There is a very big hope coming to T1Ds in a very long time. The first of numerous artificial pancreas (AP) developments has been okayed by FDA for release in this coming Spring, by Medtronic. I suspect Medtronic got in first because they are in bed with FDA, as are most large medical companies. BTW, AP is also known as closed-loop controlled insulin pumps.
Anyway, it will allow the best control possible but is still limited to good tracking of food calorie intake. You must decide how many calories, especially carbohydrates, you are going to eat each meal, and program that into the pump. It is also important to develop a fair degree of regularity of eating times, caloric intake, and exercise. These really help you learn your body’s specific response to diabetes. You must also learn about the effect of your insulin sites on how long it takes for insulin to be absorbed. Generally, it absorbs faster in more muscular tissue than in fatty tissue. You’ll need the help of a diabetes educator on site location and rotation, and on how to use a pump.
Pump warranty generally lasts 5 years and insurance companies won’t pay for a new one till your warranty runs out. So I would wait on getting a pump till Medtronic puts the AP on the market in the Spring.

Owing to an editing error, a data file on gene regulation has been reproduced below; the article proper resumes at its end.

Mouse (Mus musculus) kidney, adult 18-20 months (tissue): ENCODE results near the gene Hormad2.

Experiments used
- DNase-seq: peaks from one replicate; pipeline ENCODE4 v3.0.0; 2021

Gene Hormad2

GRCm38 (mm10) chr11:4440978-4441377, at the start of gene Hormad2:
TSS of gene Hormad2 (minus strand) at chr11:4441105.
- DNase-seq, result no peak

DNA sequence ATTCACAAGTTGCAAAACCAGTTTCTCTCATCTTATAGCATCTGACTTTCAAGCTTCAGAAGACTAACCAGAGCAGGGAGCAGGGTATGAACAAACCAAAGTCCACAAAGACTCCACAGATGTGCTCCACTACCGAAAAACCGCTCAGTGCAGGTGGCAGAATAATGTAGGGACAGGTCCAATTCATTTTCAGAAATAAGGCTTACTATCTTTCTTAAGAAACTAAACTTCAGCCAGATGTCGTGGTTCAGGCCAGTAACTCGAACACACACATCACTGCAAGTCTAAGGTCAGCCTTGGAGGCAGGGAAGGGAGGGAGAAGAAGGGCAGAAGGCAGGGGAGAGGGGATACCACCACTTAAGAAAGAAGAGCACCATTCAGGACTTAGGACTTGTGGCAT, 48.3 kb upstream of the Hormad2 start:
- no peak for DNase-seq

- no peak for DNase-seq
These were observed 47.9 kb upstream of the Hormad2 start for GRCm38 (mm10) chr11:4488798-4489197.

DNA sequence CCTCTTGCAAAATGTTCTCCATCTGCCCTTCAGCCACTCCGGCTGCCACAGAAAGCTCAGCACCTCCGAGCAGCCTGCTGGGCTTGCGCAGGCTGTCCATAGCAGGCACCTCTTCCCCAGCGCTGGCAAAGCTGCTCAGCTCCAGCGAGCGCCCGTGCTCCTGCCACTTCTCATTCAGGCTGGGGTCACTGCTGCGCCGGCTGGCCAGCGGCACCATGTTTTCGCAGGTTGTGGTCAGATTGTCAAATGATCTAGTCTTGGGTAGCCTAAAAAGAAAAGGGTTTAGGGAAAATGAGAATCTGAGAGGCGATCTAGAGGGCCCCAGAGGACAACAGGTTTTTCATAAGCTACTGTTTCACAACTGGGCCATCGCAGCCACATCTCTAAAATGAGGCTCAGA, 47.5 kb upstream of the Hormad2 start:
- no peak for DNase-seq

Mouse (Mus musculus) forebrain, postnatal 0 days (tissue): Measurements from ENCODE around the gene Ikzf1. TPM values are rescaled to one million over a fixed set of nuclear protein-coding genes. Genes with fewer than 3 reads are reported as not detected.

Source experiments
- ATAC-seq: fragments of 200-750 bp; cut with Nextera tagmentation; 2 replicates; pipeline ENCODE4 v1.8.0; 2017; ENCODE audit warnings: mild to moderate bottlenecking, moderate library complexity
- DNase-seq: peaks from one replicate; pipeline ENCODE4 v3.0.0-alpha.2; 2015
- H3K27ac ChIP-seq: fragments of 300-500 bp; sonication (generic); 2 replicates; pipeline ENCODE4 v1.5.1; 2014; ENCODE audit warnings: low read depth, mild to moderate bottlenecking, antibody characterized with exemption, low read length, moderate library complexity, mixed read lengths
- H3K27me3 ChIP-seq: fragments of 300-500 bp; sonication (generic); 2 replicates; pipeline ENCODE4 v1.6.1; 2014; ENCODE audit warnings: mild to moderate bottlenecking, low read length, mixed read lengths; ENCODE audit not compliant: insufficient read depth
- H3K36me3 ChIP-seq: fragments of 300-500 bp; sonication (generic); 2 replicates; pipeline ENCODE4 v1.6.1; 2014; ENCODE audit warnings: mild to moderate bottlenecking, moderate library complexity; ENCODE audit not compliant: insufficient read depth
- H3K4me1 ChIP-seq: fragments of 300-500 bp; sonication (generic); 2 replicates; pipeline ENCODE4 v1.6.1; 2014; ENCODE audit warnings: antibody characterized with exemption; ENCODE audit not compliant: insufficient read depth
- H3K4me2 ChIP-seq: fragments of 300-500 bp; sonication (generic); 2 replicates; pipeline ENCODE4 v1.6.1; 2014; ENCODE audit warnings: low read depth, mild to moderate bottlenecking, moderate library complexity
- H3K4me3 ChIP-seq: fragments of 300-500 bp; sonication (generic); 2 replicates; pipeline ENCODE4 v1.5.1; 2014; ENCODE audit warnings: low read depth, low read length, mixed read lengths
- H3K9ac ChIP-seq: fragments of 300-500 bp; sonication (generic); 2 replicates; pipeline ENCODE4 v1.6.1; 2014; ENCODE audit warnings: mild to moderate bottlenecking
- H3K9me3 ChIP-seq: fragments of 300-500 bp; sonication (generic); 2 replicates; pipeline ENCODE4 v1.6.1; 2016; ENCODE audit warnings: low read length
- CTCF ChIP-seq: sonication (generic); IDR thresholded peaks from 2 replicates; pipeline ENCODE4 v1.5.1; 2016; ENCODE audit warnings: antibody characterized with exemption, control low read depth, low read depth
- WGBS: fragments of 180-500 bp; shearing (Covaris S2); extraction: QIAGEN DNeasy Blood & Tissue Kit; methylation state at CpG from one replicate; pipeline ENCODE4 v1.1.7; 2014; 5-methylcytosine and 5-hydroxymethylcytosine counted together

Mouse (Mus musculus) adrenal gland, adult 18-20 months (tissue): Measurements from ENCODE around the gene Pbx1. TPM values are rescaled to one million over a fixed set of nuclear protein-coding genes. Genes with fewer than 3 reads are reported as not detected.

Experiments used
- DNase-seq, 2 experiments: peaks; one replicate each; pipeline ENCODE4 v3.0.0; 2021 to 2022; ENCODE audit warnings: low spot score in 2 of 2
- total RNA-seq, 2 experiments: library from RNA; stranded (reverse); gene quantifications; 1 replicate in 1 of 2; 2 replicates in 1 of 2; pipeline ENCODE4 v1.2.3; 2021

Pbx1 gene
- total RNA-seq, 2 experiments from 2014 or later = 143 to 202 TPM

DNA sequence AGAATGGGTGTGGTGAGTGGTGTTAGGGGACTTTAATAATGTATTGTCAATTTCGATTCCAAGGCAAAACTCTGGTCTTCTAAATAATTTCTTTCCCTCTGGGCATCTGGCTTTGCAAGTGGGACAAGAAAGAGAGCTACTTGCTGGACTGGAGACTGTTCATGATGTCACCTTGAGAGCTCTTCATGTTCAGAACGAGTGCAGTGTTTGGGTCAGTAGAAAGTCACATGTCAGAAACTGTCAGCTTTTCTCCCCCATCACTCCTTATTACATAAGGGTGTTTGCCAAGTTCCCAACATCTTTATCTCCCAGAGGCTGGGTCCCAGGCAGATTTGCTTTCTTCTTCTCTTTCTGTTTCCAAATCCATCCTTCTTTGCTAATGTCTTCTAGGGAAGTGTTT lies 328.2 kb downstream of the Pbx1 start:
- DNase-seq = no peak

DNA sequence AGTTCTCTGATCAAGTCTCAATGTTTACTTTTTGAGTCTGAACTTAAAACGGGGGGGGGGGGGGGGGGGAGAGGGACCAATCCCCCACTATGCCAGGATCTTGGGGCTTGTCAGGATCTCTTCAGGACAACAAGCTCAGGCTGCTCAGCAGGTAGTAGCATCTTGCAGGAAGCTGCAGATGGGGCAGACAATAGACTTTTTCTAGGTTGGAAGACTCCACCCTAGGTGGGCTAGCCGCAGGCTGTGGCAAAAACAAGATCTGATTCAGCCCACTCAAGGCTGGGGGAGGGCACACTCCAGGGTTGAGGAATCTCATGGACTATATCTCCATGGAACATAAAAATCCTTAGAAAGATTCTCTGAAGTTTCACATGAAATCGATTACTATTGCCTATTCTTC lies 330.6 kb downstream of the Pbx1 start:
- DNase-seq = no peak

Old myths about diabetics having no control of their health, and shorter life spans, are things of the past. You still must control your blood sugars, try to keep an A1C around 6, and live well. Watch out for fast acting carbohydrates (carbs) because it can be hard for insulin to match its profile. Fast carbs hit fast and then drop a little more slowly. It is good to program that amount into the pump. Protein carbohydrates kick in after one or two hours, and fats in four to five. It is not easy to program all that into the pump. Most pumps have a delayed bolus in addition to the regular bolus, so it tells the insulin how much to release over the time period you set. The APs will take some of that work off our hands, but it still needs to know the calorie profile of your meals (how much carbs, protein, and fat you are eating). A good quality kitchen scale, an app for food calories of all the foods people eat (like Calorie King), and a set of weekly menus will be really helpful. If you like to cook, it will improve your control versus eating out, because you never know what and how much you are eating. When you cook, you can learn the habit of preparing meals that are good for diabetics. In general, you want plenty of protein and slow-acting carbs, and some fat, versus a diet of fast carbs. A diabetic dietitian can help.
If you don’t have an Endocrinology physician, get one. A must for diabetics.